Eviction of Danish Social Centre Fuels Anger Across Europe

 

The occupied house in Copenhagen, Denmark named ‘Ungdomshuset’ has functioned
as a very important political and social cultural centre since 1982. It had been
involved in a long political and legal battle for its existance. But yesterday
morning at around 7am Danish
police made an end to this
by entering the roof of the building using a
helicopter and start an unannouced full scale eviction. Riot-police sealed off
nearby streets quickly and attacked the building using teargas. As the whole
area was closed off, so documenting the action and police-behaviour was
difficult. Some witnesses say that teargas and police violence was plentiful,
although the eviction happened swiftly and according to police in a “relatively
calm manner”.

At the moment everything is but calm. Over 1000 people are reported to be
back onto the streets last night and (burning) barricades blocked off some major
roads in the city. Some people have been admitted to hospital. Riots have
continued throughout the day and night and solidarity actions spontaniosly broke
out in cities across europe: Berlin (300+), Köln, Hamburg (700+), München,
Karlsruhe, Göttingen, Frankfurt, Bremen (300+), Magdeburg, Hannover, Vienna,
Heidelberg, Gothenburg, Oslo, Helsinki, Stockholm (100+), Flensburg, Marburg,
Potsdam and Leipzig. Over the next few days many more demonstrations and actions
are planned and Danish activists have called for people to make Saturday 3rd
March an international day of action. Danish police have started to draft in
re-inforcements from all over the country and many more activists are set to
arrive in the capital in the coming days. Total arrested: 600+

The basis-democratic, alternative political and cultural centre
‘Ungdomshuset’ was forcefully evicted by riot police and airborne anti-terror
squads this morning. Ensuing demonstrations have seen large-scale confrontations
between protestors and heavy-handed police, here is the full story from
Copenhagen.

After serious social conflicts and uprisings by the autonomist and squatting
movements in the late 1970s and early 1980s, the subsequent ‘Ungdomshuset’ was
offered as part of a political compromise to the activists. The mainly young
activists dubbed it “Ungdomshuset” (“The Youth House”), and started running
various cultural and political activities out of there. It has for many years
served as one of the only multicultural, basis-democratic collectives/community
centres in Copenhagen, with the exception of the Freetown Christiania. Property
rights remained in the hands of the local council, which in 1999 decided to
disregard the previous political compromise and sell the house to the highest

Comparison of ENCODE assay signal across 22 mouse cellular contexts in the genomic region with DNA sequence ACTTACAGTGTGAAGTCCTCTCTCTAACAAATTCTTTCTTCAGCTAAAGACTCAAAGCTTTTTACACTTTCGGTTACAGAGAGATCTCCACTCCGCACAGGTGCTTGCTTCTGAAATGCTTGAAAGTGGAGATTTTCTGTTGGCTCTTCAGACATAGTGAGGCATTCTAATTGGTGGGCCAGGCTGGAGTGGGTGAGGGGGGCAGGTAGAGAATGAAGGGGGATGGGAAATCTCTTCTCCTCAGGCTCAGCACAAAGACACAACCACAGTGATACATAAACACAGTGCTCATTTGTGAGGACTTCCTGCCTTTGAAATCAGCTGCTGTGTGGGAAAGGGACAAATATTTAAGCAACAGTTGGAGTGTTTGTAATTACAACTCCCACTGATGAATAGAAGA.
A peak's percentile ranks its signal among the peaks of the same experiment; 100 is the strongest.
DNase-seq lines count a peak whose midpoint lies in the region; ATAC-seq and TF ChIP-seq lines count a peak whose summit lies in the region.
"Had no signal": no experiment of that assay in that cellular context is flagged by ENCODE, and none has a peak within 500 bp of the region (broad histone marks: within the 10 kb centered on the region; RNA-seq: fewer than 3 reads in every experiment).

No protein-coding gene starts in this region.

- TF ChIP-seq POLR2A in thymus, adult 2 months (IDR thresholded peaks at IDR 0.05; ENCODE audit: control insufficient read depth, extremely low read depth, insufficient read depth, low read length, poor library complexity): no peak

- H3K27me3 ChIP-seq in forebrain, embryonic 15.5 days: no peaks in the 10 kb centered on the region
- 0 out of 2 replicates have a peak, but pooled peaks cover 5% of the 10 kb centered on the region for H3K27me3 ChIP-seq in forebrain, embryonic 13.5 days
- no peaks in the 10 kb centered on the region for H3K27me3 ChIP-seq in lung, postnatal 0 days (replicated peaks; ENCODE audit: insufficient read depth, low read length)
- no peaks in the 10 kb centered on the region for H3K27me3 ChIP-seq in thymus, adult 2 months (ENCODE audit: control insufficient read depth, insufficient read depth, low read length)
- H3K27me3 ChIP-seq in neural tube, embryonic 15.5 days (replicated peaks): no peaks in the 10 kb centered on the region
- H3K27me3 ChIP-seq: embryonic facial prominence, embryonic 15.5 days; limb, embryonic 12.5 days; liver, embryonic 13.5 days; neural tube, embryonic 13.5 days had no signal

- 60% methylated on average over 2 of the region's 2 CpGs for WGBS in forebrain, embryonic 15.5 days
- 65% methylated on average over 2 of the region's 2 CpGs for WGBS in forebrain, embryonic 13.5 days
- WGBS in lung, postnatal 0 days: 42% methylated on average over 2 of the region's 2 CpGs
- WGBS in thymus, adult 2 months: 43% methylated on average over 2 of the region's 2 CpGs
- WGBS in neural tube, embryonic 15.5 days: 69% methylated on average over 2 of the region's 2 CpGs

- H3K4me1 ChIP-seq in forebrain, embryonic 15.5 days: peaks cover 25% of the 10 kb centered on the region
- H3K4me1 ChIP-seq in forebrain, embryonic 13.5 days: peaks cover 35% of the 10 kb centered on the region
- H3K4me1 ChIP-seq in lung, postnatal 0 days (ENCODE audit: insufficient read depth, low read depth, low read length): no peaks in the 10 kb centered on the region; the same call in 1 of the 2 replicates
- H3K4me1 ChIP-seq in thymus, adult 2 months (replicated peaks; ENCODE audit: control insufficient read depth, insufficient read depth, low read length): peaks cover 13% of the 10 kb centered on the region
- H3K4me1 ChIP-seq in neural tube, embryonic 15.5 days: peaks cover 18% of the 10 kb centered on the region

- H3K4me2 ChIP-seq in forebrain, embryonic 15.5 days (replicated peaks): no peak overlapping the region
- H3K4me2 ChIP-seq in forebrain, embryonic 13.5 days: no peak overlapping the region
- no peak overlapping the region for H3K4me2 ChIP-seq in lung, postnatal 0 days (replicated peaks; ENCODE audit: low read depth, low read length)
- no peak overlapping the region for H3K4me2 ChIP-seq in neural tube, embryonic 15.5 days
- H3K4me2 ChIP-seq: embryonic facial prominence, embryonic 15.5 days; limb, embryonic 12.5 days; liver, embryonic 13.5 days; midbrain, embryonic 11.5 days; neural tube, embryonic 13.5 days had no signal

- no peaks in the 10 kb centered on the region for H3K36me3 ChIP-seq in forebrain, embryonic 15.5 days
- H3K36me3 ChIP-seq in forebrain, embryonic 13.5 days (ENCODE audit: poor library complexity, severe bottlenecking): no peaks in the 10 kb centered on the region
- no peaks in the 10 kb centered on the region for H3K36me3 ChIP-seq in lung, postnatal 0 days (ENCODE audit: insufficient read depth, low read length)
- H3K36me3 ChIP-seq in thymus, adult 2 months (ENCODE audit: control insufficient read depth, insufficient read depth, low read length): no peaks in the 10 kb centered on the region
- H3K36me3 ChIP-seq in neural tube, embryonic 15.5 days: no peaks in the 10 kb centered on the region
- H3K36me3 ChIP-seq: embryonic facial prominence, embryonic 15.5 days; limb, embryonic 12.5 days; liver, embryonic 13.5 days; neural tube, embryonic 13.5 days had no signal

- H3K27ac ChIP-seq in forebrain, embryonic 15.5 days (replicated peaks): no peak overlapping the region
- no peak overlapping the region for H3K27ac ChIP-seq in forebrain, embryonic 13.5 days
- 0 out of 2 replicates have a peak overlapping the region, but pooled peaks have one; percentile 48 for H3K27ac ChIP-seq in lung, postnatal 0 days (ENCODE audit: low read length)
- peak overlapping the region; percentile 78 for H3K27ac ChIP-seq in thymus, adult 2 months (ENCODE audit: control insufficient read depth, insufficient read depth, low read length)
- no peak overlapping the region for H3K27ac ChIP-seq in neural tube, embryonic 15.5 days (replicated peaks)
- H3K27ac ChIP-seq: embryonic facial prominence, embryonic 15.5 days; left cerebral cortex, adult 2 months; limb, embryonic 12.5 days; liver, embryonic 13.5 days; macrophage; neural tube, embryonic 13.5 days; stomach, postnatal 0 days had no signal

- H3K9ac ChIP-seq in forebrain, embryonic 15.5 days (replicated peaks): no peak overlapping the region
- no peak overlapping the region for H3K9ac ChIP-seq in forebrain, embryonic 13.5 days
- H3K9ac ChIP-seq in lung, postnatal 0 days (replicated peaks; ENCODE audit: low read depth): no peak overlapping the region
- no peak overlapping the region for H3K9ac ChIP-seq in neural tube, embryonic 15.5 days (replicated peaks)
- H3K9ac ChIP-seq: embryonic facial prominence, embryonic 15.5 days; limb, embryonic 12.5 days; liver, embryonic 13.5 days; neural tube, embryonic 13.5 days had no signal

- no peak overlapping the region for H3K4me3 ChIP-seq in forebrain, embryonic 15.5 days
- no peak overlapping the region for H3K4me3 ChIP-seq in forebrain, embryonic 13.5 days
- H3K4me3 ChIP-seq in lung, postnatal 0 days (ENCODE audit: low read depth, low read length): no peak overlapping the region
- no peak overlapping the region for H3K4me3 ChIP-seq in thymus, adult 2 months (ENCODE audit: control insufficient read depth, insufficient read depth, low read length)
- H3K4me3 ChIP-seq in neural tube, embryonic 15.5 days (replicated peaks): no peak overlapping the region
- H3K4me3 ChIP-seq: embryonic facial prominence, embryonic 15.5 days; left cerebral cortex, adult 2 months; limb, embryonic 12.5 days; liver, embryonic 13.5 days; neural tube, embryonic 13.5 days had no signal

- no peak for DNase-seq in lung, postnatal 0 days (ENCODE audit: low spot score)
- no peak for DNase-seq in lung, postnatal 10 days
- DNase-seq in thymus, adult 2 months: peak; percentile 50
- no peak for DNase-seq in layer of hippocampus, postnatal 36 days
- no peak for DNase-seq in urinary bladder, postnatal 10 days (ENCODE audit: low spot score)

bidder.

In 2003 the fundamentalist Christian sect “Faderhuset”, which had bought the
property in 2001 prompted the authorities to evict the “Ungdomshuset” and its
users. Despite many demonstrations in support of “Ungdomshuset” Faderhuset won
the ensuing courtcase and the politicians avoided serious involvement in the
conflict, despite the political nature of the case. Many domestic demonstrations
saw alleged police brutality and in December an “Ungdomshuset” demonstration
turned into a major confrontation between activists from all over Europe and the
police. Subsequently the “Ungdomshuset” was fortified in order to avoid an
eviction and return the issue to the political arena.

This morning at 7:00 AM the anti-terror squad landed on the roof of the
“Ungdomshuset” via helicopters, while later in the day activists from all over
Copenhagen rushed to protest the eviction of “Ungdomshuset”, they were met by
aggressive policemen in riot gear blocking the street arresting suspected
troublemakers with many resulting injuries. The demonstrators fought back and
tried to reclaim the “Ungdomshuset”, but were repelled and activists took to the
nearby streets and started building barricades, while engaging police in
skirmishes.

The neighbourhoods has been entirely shut down by local residents and
activists: actions and demonstrations have taken place all over Copenhagen with
more planned for the following days and weeks. While sympathisers from all over
Europe have been rushing in, although police are attempting to detain suspected
activists at the borders. Furthermore solidarity demonstrations are under way in
Germany, Norway and Sweden.

The house has functioned as a political and cultural centre, home to
political demonstrations, political debates, concerts and many more cultural
events since 1982. It has served as a basis-democratic remainder that ‘another
world is possible’ until this morning. The actions of solidarity taking place
all over Europe, as well as Russia and Australia are greatly appreciated. Please
join in and support the struggle for autonomous commons and the resistance
against the neoliberal repression. The homepage of “Ungdomshuset” has been shot
down but a mirror has been
set up
(in English). Also there is a short video-introduction produced before the eviction.